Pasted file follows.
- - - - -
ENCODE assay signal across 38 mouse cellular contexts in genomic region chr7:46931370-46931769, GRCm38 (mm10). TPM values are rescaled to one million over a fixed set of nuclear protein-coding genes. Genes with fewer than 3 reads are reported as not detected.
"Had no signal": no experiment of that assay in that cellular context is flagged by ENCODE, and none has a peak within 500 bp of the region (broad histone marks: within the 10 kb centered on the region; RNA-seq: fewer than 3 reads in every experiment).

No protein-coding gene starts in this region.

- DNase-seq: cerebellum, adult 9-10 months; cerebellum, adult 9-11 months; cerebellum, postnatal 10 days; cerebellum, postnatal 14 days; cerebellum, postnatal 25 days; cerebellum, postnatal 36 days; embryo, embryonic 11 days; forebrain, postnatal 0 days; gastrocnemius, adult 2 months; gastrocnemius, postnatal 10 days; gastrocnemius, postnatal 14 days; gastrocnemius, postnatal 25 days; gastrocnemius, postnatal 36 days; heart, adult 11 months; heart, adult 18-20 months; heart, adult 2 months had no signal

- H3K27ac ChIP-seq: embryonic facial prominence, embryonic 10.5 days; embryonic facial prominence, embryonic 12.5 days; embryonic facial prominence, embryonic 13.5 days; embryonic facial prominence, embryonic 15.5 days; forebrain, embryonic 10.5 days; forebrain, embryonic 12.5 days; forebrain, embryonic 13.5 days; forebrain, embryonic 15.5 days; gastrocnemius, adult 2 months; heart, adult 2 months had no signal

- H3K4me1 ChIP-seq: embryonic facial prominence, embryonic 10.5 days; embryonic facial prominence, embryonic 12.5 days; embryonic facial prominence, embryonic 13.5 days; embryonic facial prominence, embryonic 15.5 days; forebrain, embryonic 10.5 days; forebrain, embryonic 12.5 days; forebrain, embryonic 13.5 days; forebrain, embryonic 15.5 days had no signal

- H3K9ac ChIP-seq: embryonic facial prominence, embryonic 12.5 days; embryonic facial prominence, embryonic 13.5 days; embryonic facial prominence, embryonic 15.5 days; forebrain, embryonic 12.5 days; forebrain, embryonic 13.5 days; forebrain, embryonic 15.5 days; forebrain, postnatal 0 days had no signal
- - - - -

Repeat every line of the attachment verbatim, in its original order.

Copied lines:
ENCODE assay signal across 38 mouse cellular contexts in genomic region chr7:46931370-46931769, GRCm38 (mm10). TPM values are rescaled to one million over a fixed set of nuclear protein-coding genes. Genes with fewer than 3 reads are reported as not detected.
"Had no signal": no experiment of that assay in that cellular context is flagged by ENCODE, and none has a peak within 500 bp of the region (broad histone marks: within the 10 kb centered on the region; RNA-seq: fewer than 3 reads in every experiment).

No protein-coding gene starts in this region.

- DNase-seq: cerebellum, adult 9-10 months; cerebellum, adult 9-11 months; cerebellum, postnatal 10 days; cerebellum, postnatal 14 days; cerebellum, postnatal 25 days; cerebellum, postnatal 36 days; embryo, embryonic 11 days; forebrain, postnatal 0 days; gastrocnemius, adult 2 months; gastrocnemius, postnatal 10 days; gastrocnemius, postnatal 14 days; gastrocnemius, postnatal 25 days; gastrocnemius, postnatal 36 days; heart, adult 11 months; heart, adult 18-20 months; heart, adult 2 months had no signal

- H3K27ac ChIP-seq: embryonic facial prominence, embryonic 10.5 days; embryonic facial prominence, embryonic 12.5 days; embryonic facial prominence, embryonic 13.5 days; embryonic facial prominence, embryonic 15.5 days; forebrain, embryonic 10.5 days; forebrain, embryonic 12.5 days; forebrain, embryonic 13.5 days; forebrain, embryonic 15.5 days; gastrocnemius, adult 2 months; heart, adult 2 months had no signal

- H3K4me1 ChIP-seq: embryonic facial prominence, embryonic 10.5 days; embryonic facial prominence, embryonic 12.5 days; embryonic facial prominence, embryonic 13.5 days; embryonic facial prominence, embryonic 15.5 days; forebrain, embryonic 10.5 days; forebrain, embryonic 12.5 days; forebrain, embryonic 13.5 days; forebrain, embryonic 15.5 days had no signal

- H3K9ac ChIP-seq: embryonic facial prominence, embryonic 12.5 days; embryonic facial prominence, embryonic 13.5 days; embryonic facial prominence, embryonic 15.5 days; forebrain, embryonic 12.5 days; forebrain, embryonic 13.5 days; forebrain, embryonic 15.5 days; forebrain, postnatal 0 days had no signal